Pinhole Photography 2015
Last Sunday was Worldwide Pinhole photography Day, so I decided to make a pinhole camera and play around with some exhausted Ilford Ilfospeed x.44M B&W Photographic paper as source material for some paper negatives. The camera I build out of a Chinese Tea Tin lined with black gaffer tape and trilled a hole in it for the pinhole using a set of ultra fine drill bits for the Dremel. Camera Specs: 0.4/75mm f/187.5. Single shot, Paper Negative: 55 x 127mm (diagonal 138.4mm) mounted in a curved plane. Angle of view is 85.4°
Here’s some Pinhole math:
1. 75mm / 0.4mm = 187.5 i.e. f/187.5
2. 187.5 / 16 = 11.71875 i.e. 11.7 x exposure at f/16
3. Reciprocity Failure (per Beal, p164): <1 sec none; 1-15 s = x 1.5; 15-30 s = x 3; 30-60 s = x 4; 1 m-30 m = x 6 4: The Ilford Ilfospeed x.44M series of papers seem to be nominally rated at around ISO 400. The Sunny 16 Exposure is apparently 1/4 sec. Now, we know that at f/16 for ISO 400 that gives us a target Speed of 1/400th sec. normally if we keep the speed, then we drop down in the following series: f/16 – Bright Sun, Hard Shadows f/11 – Clear Sky, soft shadows f/8 – Partly Cloudy, Open Shade f/5.6 – Overcast f/4 – Dark Clouds, Rain f/2.8 – Dawn/Dusk f/1.2 – Street Lights, Well lit night. However, if we keep f/16, as the ‘exposure’ setting, then we need to change the Shutter Speed. This becomes, (based on the Minolta SRT101) 1/500 – Bright Sun, Hard Shadows 1/250 – Clear Sky, soft shadows 1/125 – Partly Cloudy, Open Shade 1/60 – Overcast 1/30 – Dark Clouds, Rain 1/15 – Dawn/Dusk 1/8 – Street Lights, Well lit night. Given these speed ranges we can then translate to Pinhole Exposure Times, thus. 1/4 – Bright Sun, Hard Shadows that is 1/500 x 125. 1/2 – Clear Sky, soft shadows 1 – Partly Cloudy, Open Shade 2 – Overcast 4 – Dark Clouds, Rain 8 – Dawn/Dusk 16 – Street Lights, Well lit night. Next, we need to consider Reciprocity Failure for long exposures. From point 3 above the table now looks like this: 1/4 – Bright Sun, Hard Shadows 1/2 – Clear Sky, soft shadows 1.5 – Partly Cloudy, Open Shade 3 – Overcast 6 – Dark Clouds, Rain 12 – Dawn/Dusk 48 – Street Lights, Well lit night. and now we have a working guideline for exposing our paper negatives. Because this particular film stock is very old, it may be fogged, it may be discolored, and it may be less sensitive to light, so times will need to be adjusted accordingly. Interestingly though, these are relatively quick speeds. Using a tape shutter means that there is very real risk of camera shake when applying and removing the shutter, and the higher speeds can’t be obtained with a tape shutter, at least not with the gaffer tape that I’m using. To give an example, if you take a normal sports stop watch and hit the stop/start button with your same finger as quickly as you can, you might be able to clock in at around 0.7 of a sec. Many clock in at double that. If you apply the same logic to opening and closing your middle finger and thumb, wide, on the same hand, as fast as you can, you might just be able to clock in at 1/4 of a second. Now do that with your pinhole camera without shaking it… So, images? Yes, I have one. It’s my first successful image from this camera after much trial and error. The negative was processed in 1.5% Rodinol Developer solution, stopped with running water, then (not really) fixed in concentrated salt solution before being dried and scanned on an HP Scanjet 3110 flat bed scanner. The negative was inverted to a positive in Photoshop and then trimmed, dodged and burned using Lightroom. The original is still a paper negative which I might try contact printing into a paper positive at some later date when I have some propper fixer to use for finishing off the prints.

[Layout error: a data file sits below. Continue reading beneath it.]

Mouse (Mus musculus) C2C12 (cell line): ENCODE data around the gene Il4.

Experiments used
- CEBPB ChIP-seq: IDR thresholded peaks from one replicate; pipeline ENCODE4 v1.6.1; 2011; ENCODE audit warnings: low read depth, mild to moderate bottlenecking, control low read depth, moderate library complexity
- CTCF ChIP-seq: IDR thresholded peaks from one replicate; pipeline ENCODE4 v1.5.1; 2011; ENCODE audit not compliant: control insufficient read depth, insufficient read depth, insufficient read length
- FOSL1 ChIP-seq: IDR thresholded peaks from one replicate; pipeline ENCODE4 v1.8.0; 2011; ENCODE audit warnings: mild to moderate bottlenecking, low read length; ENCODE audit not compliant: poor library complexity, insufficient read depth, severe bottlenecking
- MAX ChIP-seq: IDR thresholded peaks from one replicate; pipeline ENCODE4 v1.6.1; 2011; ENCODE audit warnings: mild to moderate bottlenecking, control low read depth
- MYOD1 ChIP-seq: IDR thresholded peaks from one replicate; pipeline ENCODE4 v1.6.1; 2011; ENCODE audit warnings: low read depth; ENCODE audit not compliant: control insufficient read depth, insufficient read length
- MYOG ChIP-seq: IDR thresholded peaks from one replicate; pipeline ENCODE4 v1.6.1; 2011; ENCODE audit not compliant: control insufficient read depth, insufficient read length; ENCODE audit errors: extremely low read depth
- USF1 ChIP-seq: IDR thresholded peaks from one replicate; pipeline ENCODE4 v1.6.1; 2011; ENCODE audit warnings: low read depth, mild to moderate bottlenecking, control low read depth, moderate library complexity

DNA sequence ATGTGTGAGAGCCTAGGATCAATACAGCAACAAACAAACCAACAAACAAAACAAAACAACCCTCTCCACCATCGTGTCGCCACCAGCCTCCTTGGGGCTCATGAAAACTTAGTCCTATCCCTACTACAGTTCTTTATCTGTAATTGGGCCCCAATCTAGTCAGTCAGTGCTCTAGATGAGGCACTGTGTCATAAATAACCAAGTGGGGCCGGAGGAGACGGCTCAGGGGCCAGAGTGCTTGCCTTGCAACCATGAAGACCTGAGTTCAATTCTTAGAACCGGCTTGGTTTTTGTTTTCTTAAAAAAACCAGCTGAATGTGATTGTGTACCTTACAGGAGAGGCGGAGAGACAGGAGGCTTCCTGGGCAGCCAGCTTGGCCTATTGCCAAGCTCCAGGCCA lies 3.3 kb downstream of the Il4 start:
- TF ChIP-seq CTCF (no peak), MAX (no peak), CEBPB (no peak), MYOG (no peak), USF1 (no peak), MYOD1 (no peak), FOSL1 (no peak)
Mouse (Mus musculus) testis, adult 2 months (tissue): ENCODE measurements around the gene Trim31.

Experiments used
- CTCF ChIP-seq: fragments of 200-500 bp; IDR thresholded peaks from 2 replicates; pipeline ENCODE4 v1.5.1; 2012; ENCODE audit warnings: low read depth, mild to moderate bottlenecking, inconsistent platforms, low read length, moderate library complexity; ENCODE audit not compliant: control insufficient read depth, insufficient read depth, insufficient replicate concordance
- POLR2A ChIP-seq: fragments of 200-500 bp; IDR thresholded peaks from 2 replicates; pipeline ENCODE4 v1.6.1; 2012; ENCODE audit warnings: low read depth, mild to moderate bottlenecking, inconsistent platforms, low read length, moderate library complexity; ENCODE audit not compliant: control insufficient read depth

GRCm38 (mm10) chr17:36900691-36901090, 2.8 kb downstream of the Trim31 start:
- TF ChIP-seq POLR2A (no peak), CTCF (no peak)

For today, that’s what’s in my
Line of Sight.